I most recently attended an elaborate and impressive Bat Mitzvah. That prompted my daughter to ask about my Bar Mitzvah almost 70 years ago in Minot, North Dakota. At its height during the early ’40s the congregation numbered about 40 families. This year a devastating flood, the worst in 130 years, destroyed over 4,000 homes, including the area where most Jewish families lived during the height of the community. The beautiful synagogue was sold within the last five years. Fortunately, the cemetery was not destroyed with the flood.
My daughter asked about the services, the attendees, gifts, etc. While I received the usual gifts for the times, such as pens, shirts, books, war bonds, and so forth, I only recall two gifts: A bible from the rabbi and a pair of Fruit of the Loom shorts from a poor family who operated a small store. Humorous? Perhaps, but I recall that the family came from a small town, Killdeer, whose claim to fame was that it was the site of the only Indian battle during the Indian Wars in what was to become North Dakota. Times were hard, and the facts became embedded in my memory. With little to give, they still shared in the community. I feel good that the gesture was not forgotten.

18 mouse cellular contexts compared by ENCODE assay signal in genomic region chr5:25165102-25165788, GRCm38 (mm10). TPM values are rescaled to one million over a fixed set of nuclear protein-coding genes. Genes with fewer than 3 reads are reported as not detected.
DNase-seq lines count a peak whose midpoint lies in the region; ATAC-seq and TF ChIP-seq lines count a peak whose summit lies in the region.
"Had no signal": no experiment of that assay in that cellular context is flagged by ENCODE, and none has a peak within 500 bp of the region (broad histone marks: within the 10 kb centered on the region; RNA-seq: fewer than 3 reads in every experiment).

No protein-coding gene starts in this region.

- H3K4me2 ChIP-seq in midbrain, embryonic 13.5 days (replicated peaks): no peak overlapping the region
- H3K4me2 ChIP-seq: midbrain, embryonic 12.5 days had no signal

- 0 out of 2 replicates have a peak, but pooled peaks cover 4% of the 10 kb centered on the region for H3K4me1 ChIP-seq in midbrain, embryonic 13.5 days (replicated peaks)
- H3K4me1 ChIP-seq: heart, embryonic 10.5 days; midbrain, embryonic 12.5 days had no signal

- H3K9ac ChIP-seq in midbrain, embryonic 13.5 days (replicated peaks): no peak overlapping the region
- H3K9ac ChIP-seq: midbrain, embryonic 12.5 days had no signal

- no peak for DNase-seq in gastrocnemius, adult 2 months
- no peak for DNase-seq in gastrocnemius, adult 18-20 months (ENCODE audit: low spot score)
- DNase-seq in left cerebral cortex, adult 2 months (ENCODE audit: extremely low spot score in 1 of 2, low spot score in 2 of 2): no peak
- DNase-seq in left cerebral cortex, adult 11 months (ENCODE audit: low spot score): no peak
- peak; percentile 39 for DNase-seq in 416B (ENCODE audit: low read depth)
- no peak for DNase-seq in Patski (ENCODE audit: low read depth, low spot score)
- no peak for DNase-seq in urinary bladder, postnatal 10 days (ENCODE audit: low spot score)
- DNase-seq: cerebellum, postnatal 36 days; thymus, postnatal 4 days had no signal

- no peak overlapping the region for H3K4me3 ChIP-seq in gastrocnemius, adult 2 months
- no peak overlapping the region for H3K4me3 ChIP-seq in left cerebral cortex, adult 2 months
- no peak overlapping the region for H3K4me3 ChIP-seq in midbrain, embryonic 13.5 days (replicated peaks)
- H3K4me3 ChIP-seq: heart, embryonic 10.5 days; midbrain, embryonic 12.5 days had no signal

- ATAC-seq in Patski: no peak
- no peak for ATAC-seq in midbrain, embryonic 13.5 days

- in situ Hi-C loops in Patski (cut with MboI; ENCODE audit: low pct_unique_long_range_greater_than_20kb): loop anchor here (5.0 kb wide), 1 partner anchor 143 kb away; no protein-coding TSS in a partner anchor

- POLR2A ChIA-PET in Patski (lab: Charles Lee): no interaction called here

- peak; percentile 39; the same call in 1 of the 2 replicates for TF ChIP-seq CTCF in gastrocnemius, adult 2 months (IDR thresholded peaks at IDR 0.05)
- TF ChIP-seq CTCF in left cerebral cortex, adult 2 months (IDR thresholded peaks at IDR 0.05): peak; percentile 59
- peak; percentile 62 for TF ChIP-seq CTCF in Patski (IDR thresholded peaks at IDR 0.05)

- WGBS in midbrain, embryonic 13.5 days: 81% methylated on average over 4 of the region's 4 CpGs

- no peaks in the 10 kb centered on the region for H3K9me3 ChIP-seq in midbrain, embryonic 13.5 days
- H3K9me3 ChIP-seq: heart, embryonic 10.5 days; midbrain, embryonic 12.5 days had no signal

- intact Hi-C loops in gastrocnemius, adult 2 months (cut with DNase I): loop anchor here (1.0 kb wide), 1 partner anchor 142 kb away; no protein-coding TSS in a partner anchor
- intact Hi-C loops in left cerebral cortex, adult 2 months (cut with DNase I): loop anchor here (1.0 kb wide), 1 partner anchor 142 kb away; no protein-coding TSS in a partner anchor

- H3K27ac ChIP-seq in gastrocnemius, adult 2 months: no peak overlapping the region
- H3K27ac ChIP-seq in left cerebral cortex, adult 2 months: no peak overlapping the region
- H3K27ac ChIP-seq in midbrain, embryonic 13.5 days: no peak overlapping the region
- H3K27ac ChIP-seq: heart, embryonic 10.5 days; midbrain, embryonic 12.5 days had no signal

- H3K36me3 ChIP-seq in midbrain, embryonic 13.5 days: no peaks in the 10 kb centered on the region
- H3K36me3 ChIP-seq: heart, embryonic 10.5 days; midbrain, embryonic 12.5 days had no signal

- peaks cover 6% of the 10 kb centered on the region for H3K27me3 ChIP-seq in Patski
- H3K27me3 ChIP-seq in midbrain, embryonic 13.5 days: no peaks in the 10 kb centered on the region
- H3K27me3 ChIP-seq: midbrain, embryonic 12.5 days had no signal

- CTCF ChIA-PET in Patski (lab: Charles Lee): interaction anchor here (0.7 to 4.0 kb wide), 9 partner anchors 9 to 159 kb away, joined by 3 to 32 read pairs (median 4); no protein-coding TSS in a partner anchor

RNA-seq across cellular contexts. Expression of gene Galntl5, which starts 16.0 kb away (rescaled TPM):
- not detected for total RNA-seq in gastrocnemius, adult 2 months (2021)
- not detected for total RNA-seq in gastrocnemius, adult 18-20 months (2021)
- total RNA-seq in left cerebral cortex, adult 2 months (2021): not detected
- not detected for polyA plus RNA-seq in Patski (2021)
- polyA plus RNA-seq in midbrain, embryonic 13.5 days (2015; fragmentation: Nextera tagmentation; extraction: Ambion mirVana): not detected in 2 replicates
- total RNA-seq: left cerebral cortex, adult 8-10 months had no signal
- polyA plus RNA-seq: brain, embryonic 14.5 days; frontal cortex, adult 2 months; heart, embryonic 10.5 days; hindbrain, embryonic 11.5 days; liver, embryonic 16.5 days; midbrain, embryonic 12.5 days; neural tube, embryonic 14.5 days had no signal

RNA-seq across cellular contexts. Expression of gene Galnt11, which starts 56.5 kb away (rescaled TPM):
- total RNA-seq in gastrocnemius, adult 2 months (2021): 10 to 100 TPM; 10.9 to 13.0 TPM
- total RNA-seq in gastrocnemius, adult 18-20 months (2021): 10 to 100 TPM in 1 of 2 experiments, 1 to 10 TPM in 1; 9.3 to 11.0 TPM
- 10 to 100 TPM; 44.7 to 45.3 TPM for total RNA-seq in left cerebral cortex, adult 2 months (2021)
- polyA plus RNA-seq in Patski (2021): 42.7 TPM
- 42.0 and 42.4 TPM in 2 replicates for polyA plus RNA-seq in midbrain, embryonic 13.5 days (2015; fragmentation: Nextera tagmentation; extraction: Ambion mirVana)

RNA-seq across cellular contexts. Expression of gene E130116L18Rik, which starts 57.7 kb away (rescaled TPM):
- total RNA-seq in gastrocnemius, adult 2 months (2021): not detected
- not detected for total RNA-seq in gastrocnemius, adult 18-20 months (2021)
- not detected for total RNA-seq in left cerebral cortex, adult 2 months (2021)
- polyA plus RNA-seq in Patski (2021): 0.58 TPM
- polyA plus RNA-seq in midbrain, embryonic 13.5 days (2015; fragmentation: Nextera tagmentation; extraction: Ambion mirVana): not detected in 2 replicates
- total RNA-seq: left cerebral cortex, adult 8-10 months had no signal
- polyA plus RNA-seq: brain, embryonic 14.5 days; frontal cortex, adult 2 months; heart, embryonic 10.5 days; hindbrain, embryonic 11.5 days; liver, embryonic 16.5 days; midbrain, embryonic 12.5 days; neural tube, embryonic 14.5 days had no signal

A few years ago I spoke to a remaining member, and he remarked that the son of that poor family is now a successful businessman back east who came to Minot to reminisce. I am proud that life has been fortunate for him, rising from that struggling era. I am most pleased.